A Political Science Perspective on Teaching about Violence
Steven I. Wilkinson
Assistant Professor of Political Science, Duke University; HFG grantee
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Political scientists who teach about violence nearly all recognize the value of incorporating readings from other disciplines. In my own courses, for example, I frequently include extracts from The Nature of Prejudice, Gordon Allport's classic social psychology text, to spark discussions of whether diversity programs based on the "contact hypothesis" can reduce ethnic tensions and conflict. But despite our increasing openness to multi-disciplinary approaches to violence, political scientists inevitably pay greater attention to some issues than do our colleagues in psychology, history, sociology, and anthropology. What distinguishes political science from these other disciplines, in my view, is the central importance we attach to the role of the state in causing violence, and in failing to prevent it where it takes place.

First, we are interested in how the state shapes the identities (e.g., region, class, caste, tribe, and ethnicity) and the inequalities of economic resources and power that lead to violence. Second, we want to understand how and why some states do a much better job of preventing violence than others. We recognize, for example, that mass ethnic violence like that in Rwanda or Bosnia rarely takes place unless the state allows it to happen. So we try to identify what it was about the Rwandan and Yugoslav states that led their leaders to promote ethnic violence at one moment, rather than another. Third we want to influence policy. We use comparative analysis and statistical analysis to identify the policies that have been most successful in reducing violence. Once we identify the "right" policies, we then try to persuade politicians, NGOs, and governments to adopt them.

I think that in a semester-long course on violence, it makes sense to treat each of these three issues in sequence. In my own course on ethnic violence, I begin with readings that make students recognize that some of the solid ethnic categories and ethnic conflicts they may be used to thinking about are in large part the result of state categorization and discrimination. To emphasize that this process is not new, I use several books that look at the construction of ethnicity and how state-inspired ethnic categories affected the level of violence in the pre-modern period: Robert Bartlett's The Making of Europe: Conquest, Colonization and Cultural Change, 950-1350, David Nirenberg's Communities of Violence: Persecution of Minorities in the Middle Ages, and Richard Eaton's The Rise of Islam and the Bengal Frontier, 1204-1760). Robert Bartlett, for instance, describes how the medieval state decided who could be counted as a German or Slav, and how in the early middle ages it was relatively easy to cross from the status of "Slav" to the more privileged "German" class. He also shows how, as the shortage of manpower on the German frontier began to diminish, merchants and artisans developed a biological view of race that allowed them to block economic competitors who were Slav. By the end of the thirteenth century, entrants to the German guilds had to prove that they had German ancestors going back several generations. Medieval states discriminated between members of different ethnic and religious groups in ways that encouraged violence. In Spain, for example, the law required the confiscation of property and death for a Muslim who killed a Christian, but only a fine and exile for a Christian who killed a Muslim.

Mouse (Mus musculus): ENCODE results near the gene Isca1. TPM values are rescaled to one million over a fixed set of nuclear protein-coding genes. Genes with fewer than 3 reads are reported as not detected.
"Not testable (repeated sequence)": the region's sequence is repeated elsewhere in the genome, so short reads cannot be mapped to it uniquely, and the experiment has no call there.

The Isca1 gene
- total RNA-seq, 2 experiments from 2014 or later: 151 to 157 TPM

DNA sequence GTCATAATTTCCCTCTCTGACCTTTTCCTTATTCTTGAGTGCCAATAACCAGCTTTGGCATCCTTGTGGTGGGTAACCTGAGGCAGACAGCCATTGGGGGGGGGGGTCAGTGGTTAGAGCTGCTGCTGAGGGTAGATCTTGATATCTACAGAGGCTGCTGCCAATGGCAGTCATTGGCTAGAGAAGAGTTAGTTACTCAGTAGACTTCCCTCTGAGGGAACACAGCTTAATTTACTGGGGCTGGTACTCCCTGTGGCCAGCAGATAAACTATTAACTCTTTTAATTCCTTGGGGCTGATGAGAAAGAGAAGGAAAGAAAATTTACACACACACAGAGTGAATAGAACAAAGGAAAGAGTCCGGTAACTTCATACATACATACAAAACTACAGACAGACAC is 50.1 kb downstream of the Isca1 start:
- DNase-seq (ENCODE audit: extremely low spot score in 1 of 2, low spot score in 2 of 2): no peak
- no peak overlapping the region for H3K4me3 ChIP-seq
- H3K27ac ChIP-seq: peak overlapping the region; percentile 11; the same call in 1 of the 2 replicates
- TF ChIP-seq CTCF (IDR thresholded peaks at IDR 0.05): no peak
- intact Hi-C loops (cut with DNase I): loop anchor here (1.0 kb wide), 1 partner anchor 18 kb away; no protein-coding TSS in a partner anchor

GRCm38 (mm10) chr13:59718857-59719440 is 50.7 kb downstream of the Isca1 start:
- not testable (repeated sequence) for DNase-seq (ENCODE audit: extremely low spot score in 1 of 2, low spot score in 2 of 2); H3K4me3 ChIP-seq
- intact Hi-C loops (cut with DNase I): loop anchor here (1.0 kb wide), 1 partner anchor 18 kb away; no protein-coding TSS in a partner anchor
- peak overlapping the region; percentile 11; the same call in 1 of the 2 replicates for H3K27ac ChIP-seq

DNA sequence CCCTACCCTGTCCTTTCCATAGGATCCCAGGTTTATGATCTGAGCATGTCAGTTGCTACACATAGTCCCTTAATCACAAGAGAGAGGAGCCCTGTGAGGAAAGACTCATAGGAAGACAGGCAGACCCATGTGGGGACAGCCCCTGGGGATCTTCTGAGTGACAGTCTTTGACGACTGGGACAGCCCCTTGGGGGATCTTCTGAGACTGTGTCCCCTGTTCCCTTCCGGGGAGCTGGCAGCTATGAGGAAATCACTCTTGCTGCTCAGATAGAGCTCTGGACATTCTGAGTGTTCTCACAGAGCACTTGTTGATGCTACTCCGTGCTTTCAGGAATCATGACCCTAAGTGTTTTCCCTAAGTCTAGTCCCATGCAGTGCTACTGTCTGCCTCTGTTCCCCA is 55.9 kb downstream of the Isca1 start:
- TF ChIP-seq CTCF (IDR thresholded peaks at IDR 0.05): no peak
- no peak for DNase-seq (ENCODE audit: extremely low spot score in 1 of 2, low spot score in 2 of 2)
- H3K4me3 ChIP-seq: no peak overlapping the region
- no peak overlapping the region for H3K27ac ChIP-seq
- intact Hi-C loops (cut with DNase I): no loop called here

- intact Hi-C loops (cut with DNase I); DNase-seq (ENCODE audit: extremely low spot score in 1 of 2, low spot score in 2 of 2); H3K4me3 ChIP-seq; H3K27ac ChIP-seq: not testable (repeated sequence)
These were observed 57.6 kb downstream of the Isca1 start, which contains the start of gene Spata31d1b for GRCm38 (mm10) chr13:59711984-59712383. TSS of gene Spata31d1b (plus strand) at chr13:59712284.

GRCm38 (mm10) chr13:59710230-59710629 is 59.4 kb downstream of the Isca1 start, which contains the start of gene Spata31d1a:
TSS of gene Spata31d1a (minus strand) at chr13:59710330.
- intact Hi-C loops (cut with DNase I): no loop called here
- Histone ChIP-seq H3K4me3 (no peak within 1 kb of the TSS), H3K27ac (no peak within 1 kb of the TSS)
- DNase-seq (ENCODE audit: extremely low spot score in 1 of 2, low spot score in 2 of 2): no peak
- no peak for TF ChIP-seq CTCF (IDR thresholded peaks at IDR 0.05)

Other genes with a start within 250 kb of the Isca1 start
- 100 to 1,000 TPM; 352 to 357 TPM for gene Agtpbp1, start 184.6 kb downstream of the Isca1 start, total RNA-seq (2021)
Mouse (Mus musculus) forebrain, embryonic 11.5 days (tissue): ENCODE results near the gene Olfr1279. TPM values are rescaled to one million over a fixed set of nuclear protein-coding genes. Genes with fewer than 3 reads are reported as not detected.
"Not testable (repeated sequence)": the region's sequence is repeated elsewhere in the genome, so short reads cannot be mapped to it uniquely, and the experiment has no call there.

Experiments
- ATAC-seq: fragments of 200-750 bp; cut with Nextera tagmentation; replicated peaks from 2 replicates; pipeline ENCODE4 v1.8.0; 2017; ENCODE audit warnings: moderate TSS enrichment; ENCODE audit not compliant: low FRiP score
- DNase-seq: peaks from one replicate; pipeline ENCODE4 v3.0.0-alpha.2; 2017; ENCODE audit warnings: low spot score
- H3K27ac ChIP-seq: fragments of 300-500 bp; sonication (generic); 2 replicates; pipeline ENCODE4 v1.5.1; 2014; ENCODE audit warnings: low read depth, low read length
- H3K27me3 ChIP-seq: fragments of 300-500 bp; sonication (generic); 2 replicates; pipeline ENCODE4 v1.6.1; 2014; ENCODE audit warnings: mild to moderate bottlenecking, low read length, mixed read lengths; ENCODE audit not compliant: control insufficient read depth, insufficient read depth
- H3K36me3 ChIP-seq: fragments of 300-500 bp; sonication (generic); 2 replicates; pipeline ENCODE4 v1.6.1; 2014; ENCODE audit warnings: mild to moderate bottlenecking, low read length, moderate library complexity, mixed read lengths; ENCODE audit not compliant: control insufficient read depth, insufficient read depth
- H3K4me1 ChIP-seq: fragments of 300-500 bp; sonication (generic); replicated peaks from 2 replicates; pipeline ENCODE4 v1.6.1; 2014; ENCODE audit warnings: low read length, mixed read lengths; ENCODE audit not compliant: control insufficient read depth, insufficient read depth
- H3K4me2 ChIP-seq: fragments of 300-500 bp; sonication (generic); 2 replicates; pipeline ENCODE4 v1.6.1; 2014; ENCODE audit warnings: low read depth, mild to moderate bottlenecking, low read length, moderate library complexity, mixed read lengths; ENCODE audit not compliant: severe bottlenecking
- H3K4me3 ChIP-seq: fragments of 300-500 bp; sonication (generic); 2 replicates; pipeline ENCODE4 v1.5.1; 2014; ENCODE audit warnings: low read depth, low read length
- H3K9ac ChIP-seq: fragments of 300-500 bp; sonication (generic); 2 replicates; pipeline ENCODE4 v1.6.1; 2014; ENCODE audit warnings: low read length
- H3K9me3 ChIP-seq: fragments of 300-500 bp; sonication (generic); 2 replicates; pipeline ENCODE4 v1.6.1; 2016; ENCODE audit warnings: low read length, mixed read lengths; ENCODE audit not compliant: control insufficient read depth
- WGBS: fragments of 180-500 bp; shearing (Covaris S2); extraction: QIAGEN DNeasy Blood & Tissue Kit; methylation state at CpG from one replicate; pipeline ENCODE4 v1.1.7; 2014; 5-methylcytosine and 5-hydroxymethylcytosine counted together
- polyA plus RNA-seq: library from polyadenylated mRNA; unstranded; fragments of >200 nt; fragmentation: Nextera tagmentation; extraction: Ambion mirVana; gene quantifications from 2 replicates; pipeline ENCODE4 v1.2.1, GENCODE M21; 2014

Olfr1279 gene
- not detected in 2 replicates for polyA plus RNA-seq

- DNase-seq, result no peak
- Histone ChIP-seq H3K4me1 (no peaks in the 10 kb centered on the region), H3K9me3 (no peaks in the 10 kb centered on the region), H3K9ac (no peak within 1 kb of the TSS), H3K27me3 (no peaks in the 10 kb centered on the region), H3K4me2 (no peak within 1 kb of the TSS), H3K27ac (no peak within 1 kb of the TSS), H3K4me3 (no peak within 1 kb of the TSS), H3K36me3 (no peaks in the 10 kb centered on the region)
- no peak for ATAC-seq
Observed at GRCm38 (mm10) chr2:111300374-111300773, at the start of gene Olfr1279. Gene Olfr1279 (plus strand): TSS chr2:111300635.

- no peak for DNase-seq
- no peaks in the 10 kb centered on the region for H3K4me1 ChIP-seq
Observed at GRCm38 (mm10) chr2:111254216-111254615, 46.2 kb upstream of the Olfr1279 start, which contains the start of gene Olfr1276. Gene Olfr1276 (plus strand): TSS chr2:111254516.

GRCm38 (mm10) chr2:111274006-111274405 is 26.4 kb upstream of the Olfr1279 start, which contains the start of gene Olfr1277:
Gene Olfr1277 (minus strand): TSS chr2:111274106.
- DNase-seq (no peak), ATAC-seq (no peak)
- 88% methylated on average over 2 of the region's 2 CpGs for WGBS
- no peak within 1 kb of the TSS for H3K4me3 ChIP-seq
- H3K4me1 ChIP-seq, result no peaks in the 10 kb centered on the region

After establishing that state categorization and discrimination is not new, I complete the first section of my course with readings that show students how these processes have been intensified in the nineteenth and twentieth centuries, especially as a result of the western colonization of much of Africa and Asia. Donald Horowitz's Ethnic Groups in Conflict is a useful text here, because it demonstrates how colonial rule strengthened some ethnic identities (such as Malay in Malaysia, Ashanti in Ghana) and favored some ethnic groups (Kikuyu in Kenya, Hawiye in Somalia) over others. Horowitz also shows how this process of colonial categorization and discrimination led to conflicts after decolonization, as favored groups such as the Kikuyu sought to hold on to their privileges in the face of sometimes violent protests by their rivals.

In the second section of my course, I explore the ways in which governments have tried to deal with ethnic tensions and ethnic violence. There is great variation in state responses to ethnic demands. Some, such as China, use a combination of occasional concessions and repression. Others respond by creating new federal units, decentralizing political institutions, and recognizing ethnic differences through policies such as ethnic preferences in government and employment. The comparative method allows us to explore how these policies affect the probability of ethnic violence in very different political and cultural environments. One book I like very much is Myron Weiner and Mary Katzenstein's India's Preferential Policies, which explores the issue of whether ethnic preferences have the capacity to resolve ethnic tensions by comparing their effects in India, the U.S., and Malaysia.

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